Despite the various efforts being implemented at the national level and the possible significant impact water crisis issues have on business sustainability, the extent to which Malaysian companies respond to them has not been extensively investigated. To the best of the researchers’ knowledge, Mohd. Remali, Mohd. Ali, Mat Husin, and Alrazi (2016) have conducted the only research in Malaysia. However, the research included 10 companies, analysed annual reports, and examined the reporting practice on a cross sectional basis. Hence, the findings were not representative and comprehensive. An examination of disclosure practices using a longitudinal approach would reveal possible variations in disclosure practices not evident in a cross-sectional study (Murthy & Abeysekera 2008). It may also reveal the factors which influence changes in reporting practices over time (Nik Ahmad, Sulaiman, & Siswantaro, 2003). Furthermore, focusing on one type of corporate communication medium does not reflect the complete picture of the company disclosure (Unerman, 2000).

Other than this research, there are also research by Ceres (2010, 2012) which examined water reporting among US companies and by CDP (2010, 2016) which covers the reporting practice of world's largest companies. However, for CDP (2010, 2016), the assessment was solely based on the CDP survey and the number of Malaysian companies included in each survey was negligible. Due to the dearth of literature in corporate water reporting and weaknesses therein, there is a need for more empirical research.

Research Questions

In the light of issues raised above, it is interesting to ask: what is the trend of water reporting among public listed companies in Malaysia?

Purpose of the Study

The main objective of this research is to examine the trend in water reporting among public listed companies in Malaysia. Specifically, using a self-developed disclosure index focusing on reporting on water information, it examines the annual reports and sustainability reports of the companies for the years 2014-2016.

Research Methods

Literature review and hypotheses development.

Literature review.

The extant literature on environmental reporting shows an increase over the years (Hahn and Kühnen, 2013) and water-related information is one of its sub-sets. For companies, issues of interest to the public include water withdrawal, discharges, and recycling (GRI, 2016). There are also various reporting guidelines available for companies to ensure more consistent, comparable and comprehensive reports such as the GRI’s sustainability reporting guidelines, CDP survey, CEO Water Mandates' Corporate Water Disclosure Guidelines, and Ceres’ Aqua Gauge™ toolkit.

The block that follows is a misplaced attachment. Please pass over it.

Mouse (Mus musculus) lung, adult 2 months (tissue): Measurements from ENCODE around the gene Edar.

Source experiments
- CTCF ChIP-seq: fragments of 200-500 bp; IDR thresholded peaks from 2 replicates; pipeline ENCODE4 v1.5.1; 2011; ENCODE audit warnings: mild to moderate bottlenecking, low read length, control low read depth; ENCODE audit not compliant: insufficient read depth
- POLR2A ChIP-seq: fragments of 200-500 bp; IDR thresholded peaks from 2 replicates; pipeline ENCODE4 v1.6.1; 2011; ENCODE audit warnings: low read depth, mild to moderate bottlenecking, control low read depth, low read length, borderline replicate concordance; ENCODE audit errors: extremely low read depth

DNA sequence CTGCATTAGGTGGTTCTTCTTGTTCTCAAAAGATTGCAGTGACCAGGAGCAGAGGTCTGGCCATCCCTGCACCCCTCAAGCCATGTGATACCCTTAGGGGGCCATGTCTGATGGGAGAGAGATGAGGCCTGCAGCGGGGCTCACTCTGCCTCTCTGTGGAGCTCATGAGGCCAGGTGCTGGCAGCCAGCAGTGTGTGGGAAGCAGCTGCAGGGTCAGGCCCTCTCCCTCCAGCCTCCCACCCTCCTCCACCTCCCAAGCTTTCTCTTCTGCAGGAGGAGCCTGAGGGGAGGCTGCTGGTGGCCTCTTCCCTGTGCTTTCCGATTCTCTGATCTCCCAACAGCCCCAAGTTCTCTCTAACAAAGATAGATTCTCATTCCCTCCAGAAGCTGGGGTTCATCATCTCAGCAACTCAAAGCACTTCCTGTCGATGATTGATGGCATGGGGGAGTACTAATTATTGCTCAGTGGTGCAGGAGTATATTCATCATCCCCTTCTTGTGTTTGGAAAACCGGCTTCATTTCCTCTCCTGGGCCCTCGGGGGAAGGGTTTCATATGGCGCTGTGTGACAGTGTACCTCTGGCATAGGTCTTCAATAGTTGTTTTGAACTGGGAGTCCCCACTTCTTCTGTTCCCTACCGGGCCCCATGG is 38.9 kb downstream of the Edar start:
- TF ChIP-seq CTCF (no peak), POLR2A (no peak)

At present, the literature on how companies responding to water-related issues through corporate reporting has received scant attention. Even though there are few studies conducted to investigate this issue, they suffer from limited sample, reporting media, and/or time horizon. The work by Mohd. Remali et al. (2016) is the only research done in Malaysia. They found a low level of water reporting among 10 Malaysian public listed companies selected based on their market capitalisation and water risk profile. Annual reports were chosen as the document of analysis.

There are also studies conducted on US companies. Ceres (2012) examined the corporate water risk disclosure in SEC filings of 82 US companies. Even though the overall disclosure increased since year 2009, much reporting remains weak and inconsistent particularly those involving quantitative data such as overall water use, financial exposure, and supply chain risks. Ceres (2010) examined various reporting media including sustainability or CSR reports, company websites, and 10-K filings of 100 US companies from eight water-intensive industries in year 2009 and found that disclosure of risk and corporate water performance was weak.

CDP since year 2010 has conducted a survey among the world's largest companies and made the results available on its website (CDP, 2010, 2016). In 2016, there were 1,252 companies approached with 607 companies responded (48%, an increase from 38% in year 2015). The survey, which aimed at eight industries including utilities, asked the companies to provide information on, among others, water consumption, water discharges, business impacts, risk and opportunities assessment, governance and strategy, and compliance. However, the assessment is based on the CDP survey, hence ignores the possibility that companies might use other media for information disclosure. According to Unerman (2000), focusing on a single medium failed to address that companies use other media hence the disclosure assessment does not give a comprehensive picture of the state of corporate disclosure.

Based on the above review of the literature, it can be concluded that that there is a dearth of literature examining how companies in Malaysia report on their impact on water. This situation warrants another empirical study to be conducted.